These 50 ohms mean different things. In resistor it's the ratio of the voltage over the resistor and the current through the resistor - the Ohm's law. In transmission line the 50 ohm is the ratio of the voltage and current which belong to the same wave which propagates to one direction and are measured in the same point on the line. The electromagnetic wave which propagates along the line is actually outside the metal and it contains electric and magnetic fields, but we can follow the wave in simple regular 2 conductor transmission lines by following the voltage of the electric field between the conductors and the induced current at the surface of the metal.

The arriving wave has a certain ratio between its voltage and current - the line impedance - which in low loss lines is a real number even when we make wave calculations with phasors for sinusoidal waves. The voltage and current components have the same time waveform (no phase shift) if the line doesn't have remerkable losses.

The load impedance can be resistive or with sinusoidal waves we coveniently also use complex load impedances. If the load impedance happens to be something else than a resistance which is equal with the line impedance, a reflection occurs.

The reflection coefficient which is presented in an older answer, is the ratio how strong is the reflected wave when compared to the arriving wave. The strength of the reflected wave can be derived in math easily. Only such waves can exist which have a certain line type and material specific propagation velocity and which have a certain line type and material specific ratio (=the line impedance) between its voltage and current components. At the end of the line must that relation be valid for the wave. The same voltage and current must also obey ohms law caused by the load. That cannot happen with 60 ohm resistor connected to a 50 ohm line.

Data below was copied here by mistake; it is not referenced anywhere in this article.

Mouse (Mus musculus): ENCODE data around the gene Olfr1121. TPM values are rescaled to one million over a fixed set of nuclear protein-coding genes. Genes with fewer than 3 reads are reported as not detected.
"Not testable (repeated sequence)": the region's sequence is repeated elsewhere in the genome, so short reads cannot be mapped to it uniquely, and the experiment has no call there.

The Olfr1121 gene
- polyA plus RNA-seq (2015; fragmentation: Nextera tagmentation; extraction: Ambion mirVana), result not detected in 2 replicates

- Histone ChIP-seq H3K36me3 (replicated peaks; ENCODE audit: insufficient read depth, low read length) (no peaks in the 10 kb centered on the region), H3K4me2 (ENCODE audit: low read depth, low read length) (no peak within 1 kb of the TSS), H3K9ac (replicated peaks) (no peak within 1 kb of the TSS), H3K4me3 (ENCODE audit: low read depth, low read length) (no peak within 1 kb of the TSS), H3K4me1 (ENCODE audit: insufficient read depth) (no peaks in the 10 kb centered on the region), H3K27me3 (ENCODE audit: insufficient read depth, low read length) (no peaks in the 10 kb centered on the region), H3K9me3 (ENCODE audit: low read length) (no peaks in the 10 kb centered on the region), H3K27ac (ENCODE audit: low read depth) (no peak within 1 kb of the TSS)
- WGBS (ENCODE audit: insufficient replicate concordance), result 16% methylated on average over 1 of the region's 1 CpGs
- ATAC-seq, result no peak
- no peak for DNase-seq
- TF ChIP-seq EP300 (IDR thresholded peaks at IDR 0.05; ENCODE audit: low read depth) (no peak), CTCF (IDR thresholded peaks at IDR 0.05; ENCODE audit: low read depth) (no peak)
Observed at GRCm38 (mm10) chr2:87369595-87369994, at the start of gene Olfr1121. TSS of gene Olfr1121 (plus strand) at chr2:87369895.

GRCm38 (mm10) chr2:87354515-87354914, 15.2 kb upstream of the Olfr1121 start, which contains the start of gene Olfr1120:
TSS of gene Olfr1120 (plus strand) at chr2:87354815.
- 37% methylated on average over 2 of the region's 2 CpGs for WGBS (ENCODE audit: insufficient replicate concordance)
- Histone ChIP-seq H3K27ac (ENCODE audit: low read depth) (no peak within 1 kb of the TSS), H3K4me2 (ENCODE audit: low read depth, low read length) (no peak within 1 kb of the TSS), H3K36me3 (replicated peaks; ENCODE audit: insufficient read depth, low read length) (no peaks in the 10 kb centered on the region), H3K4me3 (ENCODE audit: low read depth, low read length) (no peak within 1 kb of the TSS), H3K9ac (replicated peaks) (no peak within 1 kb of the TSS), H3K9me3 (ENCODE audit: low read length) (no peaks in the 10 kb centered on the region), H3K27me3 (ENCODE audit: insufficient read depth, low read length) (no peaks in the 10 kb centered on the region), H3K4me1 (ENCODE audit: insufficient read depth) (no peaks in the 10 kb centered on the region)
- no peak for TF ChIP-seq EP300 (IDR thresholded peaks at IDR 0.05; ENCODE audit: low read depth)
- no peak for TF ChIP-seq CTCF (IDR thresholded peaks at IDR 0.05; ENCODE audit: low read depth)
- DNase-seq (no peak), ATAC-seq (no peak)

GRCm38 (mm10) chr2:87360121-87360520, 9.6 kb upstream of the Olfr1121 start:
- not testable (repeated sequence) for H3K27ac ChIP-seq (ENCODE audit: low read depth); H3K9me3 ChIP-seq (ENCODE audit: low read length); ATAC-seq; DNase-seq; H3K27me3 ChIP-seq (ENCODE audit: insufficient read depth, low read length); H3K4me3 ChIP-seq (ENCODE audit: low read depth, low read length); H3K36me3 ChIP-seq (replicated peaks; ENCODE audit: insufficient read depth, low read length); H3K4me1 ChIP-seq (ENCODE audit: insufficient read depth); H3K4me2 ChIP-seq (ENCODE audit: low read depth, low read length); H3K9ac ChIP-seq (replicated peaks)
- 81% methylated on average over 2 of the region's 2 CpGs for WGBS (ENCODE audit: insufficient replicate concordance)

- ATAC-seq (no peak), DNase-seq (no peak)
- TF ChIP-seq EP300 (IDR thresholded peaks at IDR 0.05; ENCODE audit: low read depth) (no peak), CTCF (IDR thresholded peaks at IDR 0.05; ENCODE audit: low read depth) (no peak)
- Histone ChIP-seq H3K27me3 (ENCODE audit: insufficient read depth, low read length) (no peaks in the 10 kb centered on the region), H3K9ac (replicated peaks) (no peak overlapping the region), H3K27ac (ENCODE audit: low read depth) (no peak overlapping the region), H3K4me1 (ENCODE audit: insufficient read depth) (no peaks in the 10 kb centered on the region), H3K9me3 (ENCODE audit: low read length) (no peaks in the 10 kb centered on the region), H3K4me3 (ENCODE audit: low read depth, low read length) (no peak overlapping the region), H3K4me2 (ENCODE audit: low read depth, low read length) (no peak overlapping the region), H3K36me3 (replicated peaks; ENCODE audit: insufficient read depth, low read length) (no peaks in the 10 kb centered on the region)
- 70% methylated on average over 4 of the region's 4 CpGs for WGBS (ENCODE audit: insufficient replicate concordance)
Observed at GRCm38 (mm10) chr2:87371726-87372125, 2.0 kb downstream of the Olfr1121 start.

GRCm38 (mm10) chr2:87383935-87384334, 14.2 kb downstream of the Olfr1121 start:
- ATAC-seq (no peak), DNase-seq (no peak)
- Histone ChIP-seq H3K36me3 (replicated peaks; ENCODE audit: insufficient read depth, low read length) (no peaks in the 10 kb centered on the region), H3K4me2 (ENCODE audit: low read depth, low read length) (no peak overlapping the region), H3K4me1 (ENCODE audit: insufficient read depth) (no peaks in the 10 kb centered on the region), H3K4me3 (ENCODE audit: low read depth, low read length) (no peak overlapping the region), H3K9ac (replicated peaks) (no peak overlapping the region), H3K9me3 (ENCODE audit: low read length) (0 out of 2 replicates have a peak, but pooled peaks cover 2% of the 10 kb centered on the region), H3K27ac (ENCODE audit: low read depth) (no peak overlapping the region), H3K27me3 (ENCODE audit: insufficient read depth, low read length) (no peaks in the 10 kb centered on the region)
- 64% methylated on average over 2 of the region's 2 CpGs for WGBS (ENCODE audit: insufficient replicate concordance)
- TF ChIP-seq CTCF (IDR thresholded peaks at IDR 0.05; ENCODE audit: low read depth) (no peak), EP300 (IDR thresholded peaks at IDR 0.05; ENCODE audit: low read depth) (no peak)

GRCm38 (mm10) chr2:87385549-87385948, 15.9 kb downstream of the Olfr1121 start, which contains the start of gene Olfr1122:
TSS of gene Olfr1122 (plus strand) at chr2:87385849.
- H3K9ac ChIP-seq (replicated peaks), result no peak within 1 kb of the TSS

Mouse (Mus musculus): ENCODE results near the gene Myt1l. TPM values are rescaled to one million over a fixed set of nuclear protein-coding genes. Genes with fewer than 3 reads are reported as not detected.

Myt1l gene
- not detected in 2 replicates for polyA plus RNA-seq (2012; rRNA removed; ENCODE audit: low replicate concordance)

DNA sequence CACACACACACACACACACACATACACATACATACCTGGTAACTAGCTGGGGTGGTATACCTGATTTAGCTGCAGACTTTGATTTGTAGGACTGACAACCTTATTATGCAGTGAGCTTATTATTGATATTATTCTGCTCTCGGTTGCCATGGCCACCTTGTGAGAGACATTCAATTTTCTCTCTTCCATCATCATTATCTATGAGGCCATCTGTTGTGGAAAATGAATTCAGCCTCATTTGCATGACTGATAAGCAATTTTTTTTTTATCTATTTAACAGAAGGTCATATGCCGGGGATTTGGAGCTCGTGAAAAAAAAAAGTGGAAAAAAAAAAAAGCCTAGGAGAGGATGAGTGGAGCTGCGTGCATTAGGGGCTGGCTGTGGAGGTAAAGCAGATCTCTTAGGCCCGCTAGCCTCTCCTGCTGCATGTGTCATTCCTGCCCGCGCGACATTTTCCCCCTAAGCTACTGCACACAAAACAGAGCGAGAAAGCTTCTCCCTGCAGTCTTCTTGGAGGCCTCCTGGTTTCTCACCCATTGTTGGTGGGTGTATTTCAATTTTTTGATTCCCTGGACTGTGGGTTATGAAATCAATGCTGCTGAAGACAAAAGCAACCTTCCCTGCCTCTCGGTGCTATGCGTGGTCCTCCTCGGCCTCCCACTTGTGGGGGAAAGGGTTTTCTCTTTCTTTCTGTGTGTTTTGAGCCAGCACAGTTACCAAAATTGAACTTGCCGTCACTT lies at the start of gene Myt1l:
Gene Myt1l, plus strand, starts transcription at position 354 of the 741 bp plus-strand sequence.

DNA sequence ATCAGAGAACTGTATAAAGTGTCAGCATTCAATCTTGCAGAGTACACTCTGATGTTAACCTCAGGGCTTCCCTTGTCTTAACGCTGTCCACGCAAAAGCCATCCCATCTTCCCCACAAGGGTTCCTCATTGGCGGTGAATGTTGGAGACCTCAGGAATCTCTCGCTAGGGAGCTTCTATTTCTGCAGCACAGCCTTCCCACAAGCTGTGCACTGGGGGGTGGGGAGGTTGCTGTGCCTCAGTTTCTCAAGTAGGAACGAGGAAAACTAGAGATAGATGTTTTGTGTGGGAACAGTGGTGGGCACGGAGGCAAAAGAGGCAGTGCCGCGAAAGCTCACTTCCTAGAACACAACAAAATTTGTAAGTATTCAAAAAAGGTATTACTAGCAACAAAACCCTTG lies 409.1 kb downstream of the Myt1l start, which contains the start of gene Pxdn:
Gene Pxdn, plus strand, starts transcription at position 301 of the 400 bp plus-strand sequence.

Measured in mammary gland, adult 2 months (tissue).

To unviolate those untouchable boundary conditions we must assume that a reflected wave is born at the end of the line. By having at the same time 2 waves which propagate to opposite directions we can satisfy the wave voltage/current impedance -rule and Ohm's law for the load. In Ohm's law we use the net voltage (=sum) and net current (=difference) of the 2 waves. Making this calculation gives the reflection coefficient. The calculation is presented in every transmission line theory book.

Why a 50 ohm non-resistive load is not matched to a 50 ohm transmission line? Answer: The momentary values of the wave voltage and current do not fit. If the load voltage and current have phase difference their momentary value ratio is not 50 ohm, no matter their peak or r.m.s-values have ratio =50 ohm. No reflection -case needs that the current-voltage ratios fit as momentary values, i.e. in every moment of the time.